Battle of Medellín
|Battle of Medellín|
|Part of the Peninsular War|
|23x15px French Empire||23x15px Spain|
|Commanders and leaders|
|Claude Victor||Gregorio de la Cuesta|
|Casualties and losses|
|1,000 dead or wounded||
In the Peninsular War, the Battle of Medellín was fought on 28 March 1809 and resulted in a victory of the French under Marshal Victor against the Spanish under General Don Gregorio Garcia de la Cuesta. The battle marked the first major effort by the French to occupy Southern Spain, a feat mostly completed with the victory at the Battle of Ocana later in the year.
Victor began his southern drive with the objective of destroying the Army of Estremadura, commanded by General Cuesta, who was retreating in face of the French advance. On the 27th of March, Cuesta was reinforced with 7,000 troops and decided to meet the French in battle rather than continue to withdraw.
The battlefield was just southeast of the town of Medellín, which was roughly 300 km southwest of Madrid. The Guadiana River ran along a west-east axis in the northern edge of the battlefield and was joined with the Hortiga River, which ran along a north-south axis that precluded any Spanish flanking maneuvers on the French right. Victor had roughly 17,500 troops while Cuesta possessed about 23,000. However, Victor had a 50-30 advantage in guns and could also count on more cavalry than the Spanish, 4,500 to 3,000.
Both commanders arrayed their armies in an unusual fashion, although Victor's setup seems to have been more reasonable. The center of the French army, an infantry division under General Eugene-Casimir Villatte, occupied the main road that led from Medellín to Don Benito in the southeast, whereas the wings, commanded by Lasalle (the left) and Latour-Maubourg (the right), stood much farther south and southeast. Each wing was composed of a cavalry division and two infantry battalions filled with German troops from the Confederation of the Rhine. Apparently, Victor's intentions were to keep withdrawing his flanks closer and closer to the center until a powerful counter-attack could shatter the Spanish lines. Victor's reserve was an infantry division under General François Ruffin, which would not take part in the battle. Victor's innovative scheme can be sharply contrasted with Cuesta's mistakes: Cuesta maintained no reserve and extended just 23,000 men, deployed in four ranks, into a four-mile arc from Guadiana to Hortiga. His plan was to simply strike the French wings and hope to catch the entire French army with their backs to Medellín and the Guadiana River, which was exactly what Victor expected.
The cannonade began around 1 p.m. and Cuesta ordered the attack about an hour later. The Spanish initially had a great deal of success, repelling an impatient cavalry charge on their left flank by a brigade of Latour-Maoubourg's dragoons and prompting both French wings to keep falling back, all while their skirmishers unleashed deadly fire into the French ranks. Lasalle's position was a bit dangerous, since the Guadiana at his back meant his 2,000 cavalry and 2,500 infantry could not fall back more than a mile. Three Spanish cavalry regiments hovered around the bank of the Guadiana and attempted to turn the French left, but Lasalle and his men held on to their tenuous positions.
By this point in the battle, both French flanks had retreated far enough to be within easy supporting distance from Villatte's division. Latour-Maubourg's western sector was reinforced with the 94th Line infantry regiment and a battalion of grenadiers. The ten French guns in this part of the battlefield also stabilized the situation as they consistently outperformed their Spanish counterparts. Spanish infantry, however, kept pushing forward and created many problems for Latour-Maubourg's men, who were arrayed in squares to protect themselves against cavalry charges and consequently had limited firepower. As the Spanish threatened to capture the French guns, Latour-Maubourg ordered the dragoons to attack once more. This time, the charge succeeded. The French dragoons defeated three Spanish cavalry regiments, who fled the field and left their infantry isolated, prompting them to flee as well. Since Cuesta had no reserves, a breach of this magnitude was just about the worst that could happen to his fragile line.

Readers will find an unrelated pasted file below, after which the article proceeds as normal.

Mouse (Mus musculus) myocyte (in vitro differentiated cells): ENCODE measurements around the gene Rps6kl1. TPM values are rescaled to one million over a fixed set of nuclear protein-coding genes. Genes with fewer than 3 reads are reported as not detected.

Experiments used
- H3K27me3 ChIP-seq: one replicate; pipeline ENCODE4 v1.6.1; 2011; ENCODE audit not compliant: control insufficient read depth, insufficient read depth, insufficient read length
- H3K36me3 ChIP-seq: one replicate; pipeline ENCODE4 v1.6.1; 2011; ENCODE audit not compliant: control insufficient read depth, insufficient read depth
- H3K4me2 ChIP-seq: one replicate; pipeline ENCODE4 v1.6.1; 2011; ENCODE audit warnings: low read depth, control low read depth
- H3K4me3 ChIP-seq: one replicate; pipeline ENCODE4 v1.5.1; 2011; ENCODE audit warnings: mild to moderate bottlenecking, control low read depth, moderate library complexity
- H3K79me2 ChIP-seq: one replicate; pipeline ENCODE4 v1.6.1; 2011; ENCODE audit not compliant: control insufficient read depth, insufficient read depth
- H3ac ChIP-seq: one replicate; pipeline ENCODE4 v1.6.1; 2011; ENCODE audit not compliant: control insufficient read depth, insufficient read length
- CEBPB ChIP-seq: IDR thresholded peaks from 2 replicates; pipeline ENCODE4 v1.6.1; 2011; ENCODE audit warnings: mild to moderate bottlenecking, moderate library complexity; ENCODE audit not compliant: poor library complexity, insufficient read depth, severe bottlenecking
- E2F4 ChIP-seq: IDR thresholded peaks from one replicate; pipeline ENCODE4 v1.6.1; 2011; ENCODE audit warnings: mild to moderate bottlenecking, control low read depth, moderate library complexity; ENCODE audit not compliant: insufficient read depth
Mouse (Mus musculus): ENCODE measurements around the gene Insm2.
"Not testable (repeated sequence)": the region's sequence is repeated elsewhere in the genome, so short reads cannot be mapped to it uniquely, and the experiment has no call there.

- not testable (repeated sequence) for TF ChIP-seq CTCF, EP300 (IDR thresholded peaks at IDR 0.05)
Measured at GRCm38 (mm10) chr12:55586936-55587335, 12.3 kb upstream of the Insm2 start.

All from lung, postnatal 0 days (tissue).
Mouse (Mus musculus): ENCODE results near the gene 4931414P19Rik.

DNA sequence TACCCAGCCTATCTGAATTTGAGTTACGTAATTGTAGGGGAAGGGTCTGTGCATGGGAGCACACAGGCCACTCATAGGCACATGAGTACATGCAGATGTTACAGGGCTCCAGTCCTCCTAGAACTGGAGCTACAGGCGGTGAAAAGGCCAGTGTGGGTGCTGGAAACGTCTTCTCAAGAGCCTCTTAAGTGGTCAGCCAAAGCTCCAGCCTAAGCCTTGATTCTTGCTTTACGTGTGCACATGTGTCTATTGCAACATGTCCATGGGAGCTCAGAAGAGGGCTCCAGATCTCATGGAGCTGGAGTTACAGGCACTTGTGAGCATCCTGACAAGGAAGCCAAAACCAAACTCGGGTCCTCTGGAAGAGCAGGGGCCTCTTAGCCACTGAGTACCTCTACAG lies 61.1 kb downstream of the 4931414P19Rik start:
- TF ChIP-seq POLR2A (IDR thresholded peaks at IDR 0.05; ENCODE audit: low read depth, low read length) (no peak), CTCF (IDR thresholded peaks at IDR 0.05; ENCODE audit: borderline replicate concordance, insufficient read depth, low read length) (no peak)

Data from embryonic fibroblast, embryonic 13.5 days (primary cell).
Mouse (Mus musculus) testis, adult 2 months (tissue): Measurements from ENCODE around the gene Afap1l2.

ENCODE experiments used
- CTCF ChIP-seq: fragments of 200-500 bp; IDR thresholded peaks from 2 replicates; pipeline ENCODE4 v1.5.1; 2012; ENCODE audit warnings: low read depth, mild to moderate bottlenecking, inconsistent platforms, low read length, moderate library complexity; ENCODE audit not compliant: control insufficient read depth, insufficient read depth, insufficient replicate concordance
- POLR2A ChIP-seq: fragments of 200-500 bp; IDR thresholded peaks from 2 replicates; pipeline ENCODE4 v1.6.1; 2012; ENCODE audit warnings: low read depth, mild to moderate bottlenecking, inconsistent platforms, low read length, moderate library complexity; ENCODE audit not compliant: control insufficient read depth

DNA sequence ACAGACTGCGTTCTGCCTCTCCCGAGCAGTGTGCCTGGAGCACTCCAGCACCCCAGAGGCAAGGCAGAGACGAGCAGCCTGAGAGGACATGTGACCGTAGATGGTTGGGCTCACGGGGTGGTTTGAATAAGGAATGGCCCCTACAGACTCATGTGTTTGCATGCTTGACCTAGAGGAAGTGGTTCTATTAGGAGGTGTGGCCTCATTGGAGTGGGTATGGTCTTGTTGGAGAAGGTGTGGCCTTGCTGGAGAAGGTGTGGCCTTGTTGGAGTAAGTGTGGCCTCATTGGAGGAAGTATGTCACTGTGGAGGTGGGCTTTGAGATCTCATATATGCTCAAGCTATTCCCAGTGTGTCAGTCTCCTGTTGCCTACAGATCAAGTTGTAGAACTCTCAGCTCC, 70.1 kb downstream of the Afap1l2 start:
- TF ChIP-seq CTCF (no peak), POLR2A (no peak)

Events now unfolded quickly. Lasalle had been reinforced with seven infantry battalions from Villatte, and once he saw the Spanish routing to the west he too ordered a powerful counter-attack. The 2nd Hussars regiment, accompanied by a regiment of Chasseurs à Cheval, smashed the Spanish cavalry, reformed, and charged at the once-again abandoned Spanish infantry in the eastern flank. Lasalle's fresh battalions also attacked frontally and French dragoons were now rolling over the center of the Spanish army, which attempted to flee in any way it could. Many were brutally killed in this chaotic retreat and Cuesta's army effectively ceased to exist.
A large part of the Spanish army, mostly on the right flank, was totally encircled, with no room to move. The French gave no quarter to Spanish soldiers, standing or surrendering, and during the rest of day they killed all of prisoners taken. Entire units were totally annihilated, Spanish bodies covering large extensions of the field.
It had been a disastrous day for Cuesta, who nearly lost his life in the battle. Some estimations put the number of Spanish killed at 8,000 men, counting both battle and after battle killings, and about 2,000 captured, while the French only suffered about 1,000 casualties. However, during the next days the French undertakers buried 16,002 Spanish soldiers in mass graves. On top of that, the Spanish lost 20 of their 30 guns. It was Cuesta's second major defeat at the hand of the French after Medina del Rio Seco in 1808. The battle saw a successful start to the French conquest of Southern Spain.